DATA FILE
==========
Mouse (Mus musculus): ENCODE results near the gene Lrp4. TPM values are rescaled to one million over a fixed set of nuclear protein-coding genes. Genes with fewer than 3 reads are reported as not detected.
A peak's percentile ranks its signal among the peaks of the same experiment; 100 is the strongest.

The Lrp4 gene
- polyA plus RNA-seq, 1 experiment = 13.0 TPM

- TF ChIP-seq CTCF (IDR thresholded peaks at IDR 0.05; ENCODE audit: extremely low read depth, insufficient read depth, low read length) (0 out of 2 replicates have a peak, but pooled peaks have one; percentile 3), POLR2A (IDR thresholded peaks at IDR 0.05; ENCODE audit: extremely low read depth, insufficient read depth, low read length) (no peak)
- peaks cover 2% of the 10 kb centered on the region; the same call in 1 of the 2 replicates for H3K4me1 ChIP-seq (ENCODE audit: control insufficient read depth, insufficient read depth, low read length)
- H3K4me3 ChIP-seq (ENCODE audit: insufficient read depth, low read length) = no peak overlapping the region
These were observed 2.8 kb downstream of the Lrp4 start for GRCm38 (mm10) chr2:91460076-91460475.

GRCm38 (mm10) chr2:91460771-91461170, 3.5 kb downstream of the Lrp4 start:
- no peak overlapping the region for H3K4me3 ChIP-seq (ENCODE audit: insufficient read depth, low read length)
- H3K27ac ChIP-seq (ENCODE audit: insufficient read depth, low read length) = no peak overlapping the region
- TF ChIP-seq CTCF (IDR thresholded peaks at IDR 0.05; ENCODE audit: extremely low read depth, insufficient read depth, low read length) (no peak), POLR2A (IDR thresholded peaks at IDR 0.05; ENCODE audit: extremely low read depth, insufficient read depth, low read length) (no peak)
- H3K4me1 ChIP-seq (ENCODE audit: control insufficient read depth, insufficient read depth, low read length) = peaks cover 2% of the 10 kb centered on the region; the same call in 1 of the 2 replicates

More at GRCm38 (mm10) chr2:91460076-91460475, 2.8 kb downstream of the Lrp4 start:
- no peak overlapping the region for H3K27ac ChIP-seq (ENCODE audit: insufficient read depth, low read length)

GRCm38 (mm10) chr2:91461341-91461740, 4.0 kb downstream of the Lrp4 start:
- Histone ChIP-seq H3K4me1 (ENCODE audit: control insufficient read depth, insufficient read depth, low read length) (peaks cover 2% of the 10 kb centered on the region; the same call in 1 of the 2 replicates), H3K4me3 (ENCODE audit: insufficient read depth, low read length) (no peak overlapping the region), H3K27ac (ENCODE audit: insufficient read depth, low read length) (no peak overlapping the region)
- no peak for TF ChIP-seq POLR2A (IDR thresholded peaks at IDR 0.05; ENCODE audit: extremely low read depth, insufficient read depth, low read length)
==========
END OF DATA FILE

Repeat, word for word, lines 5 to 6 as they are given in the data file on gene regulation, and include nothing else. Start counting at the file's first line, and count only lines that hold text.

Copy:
- TF ChIP-seq CTCF (IDR thresholded peaks at IDR 0.05; ENCODE audit: extremely low read depth, insufficient read depth, low read length) (0 out of 2 replicates have a peak, but pooled peaks have one; percentile 3), POLR2A (IDR thresholded peaks at IDR 0.05; ENCODE audit: extremely low read depth, insufficient read depth, low read length) (no peak)
- peaks cover 2% of the 10 kb centered on the region; the same call in 1 of the 2 replicates for H3K4me1 ChIP-seq (ENCODE audit: control insufficient read depth, insufficient read depth, low read length)